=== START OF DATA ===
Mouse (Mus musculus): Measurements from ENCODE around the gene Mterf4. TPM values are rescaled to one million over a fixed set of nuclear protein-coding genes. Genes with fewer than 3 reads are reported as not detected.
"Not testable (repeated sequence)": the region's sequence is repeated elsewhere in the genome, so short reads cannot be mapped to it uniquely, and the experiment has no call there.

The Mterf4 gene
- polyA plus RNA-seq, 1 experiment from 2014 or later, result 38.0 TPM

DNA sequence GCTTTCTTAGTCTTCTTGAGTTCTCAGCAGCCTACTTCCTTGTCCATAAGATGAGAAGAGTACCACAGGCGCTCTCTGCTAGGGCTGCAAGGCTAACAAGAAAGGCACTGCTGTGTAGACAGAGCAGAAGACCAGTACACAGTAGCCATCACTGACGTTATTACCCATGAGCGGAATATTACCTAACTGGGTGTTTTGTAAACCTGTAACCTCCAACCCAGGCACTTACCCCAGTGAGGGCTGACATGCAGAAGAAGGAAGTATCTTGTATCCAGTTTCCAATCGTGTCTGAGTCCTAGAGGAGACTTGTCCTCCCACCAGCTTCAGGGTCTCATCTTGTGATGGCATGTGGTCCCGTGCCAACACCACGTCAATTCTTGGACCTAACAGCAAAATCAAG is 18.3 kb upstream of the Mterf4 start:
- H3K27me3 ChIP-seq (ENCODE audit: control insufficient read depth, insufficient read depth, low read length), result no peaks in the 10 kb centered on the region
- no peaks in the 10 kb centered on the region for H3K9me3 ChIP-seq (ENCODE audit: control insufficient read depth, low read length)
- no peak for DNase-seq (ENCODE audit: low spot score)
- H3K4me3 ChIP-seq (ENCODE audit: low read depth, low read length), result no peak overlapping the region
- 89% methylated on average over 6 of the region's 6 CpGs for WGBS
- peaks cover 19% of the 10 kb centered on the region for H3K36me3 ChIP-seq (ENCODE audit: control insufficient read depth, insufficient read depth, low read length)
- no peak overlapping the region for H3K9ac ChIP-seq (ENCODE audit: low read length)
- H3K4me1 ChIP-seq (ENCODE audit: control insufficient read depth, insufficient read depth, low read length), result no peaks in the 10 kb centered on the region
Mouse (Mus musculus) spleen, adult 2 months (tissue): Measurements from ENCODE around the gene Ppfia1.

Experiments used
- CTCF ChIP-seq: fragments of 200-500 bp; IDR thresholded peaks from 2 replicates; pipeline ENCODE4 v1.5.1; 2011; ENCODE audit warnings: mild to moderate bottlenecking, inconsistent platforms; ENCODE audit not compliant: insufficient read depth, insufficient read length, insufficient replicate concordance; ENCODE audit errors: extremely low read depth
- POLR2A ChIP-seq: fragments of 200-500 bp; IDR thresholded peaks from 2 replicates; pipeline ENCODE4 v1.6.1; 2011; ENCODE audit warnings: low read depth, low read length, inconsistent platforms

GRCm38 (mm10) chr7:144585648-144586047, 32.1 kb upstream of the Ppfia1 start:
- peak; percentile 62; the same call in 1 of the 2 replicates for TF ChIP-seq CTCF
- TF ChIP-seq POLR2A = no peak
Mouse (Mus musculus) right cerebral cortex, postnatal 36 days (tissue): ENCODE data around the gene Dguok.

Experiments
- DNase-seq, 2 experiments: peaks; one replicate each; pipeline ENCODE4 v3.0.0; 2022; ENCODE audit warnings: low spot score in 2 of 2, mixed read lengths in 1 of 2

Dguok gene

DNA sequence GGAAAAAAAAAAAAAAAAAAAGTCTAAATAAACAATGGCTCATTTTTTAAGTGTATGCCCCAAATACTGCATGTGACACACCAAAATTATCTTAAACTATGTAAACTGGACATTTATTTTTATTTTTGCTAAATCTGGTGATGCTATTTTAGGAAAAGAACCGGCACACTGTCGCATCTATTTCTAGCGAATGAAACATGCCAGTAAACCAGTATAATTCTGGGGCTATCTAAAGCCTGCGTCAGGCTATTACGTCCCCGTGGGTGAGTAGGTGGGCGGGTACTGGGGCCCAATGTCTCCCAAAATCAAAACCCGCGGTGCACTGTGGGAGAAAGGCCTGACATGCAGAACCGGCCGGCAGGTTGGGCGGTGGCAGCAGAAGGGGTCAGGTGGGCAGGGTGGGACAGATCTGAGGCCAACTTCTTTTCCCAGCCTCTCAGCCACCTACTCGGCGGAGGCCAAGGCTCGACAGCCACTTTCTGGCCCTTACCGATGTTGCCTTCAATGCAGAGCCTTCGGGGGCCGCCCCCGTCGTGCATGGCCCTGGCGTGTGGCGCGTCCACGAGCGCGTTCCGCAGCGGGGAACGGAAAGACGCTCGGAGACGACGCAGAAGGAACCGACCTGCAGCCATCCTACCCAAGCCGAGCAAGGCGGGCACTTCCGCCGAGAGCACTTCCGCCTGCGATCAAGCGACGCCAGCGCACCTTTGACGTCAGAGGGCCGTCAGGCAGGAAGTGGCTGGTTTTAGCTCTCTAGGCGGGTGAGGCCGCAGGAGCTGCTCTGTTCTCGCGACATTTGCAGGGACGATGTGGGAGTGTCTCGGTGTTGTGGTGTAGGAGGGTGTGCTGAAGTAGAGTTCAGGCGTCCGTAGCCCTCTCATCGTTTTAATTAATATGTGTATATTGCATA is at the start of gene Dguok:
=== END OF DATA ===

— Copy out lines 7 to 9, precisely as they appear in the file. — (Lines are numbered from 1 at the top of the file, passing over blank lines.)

- no peaks in the 10 kb centered on the region for H3K9me3 ChIP-seq (ENCODE audit: control insufficient read depth, low read length)
- no peak for DNase-seq (ENCODE audit: low spot score)
- H3K4me3 ChIP-seq (ENCODE audit: low read depth, low read length), result no peak overlapping the region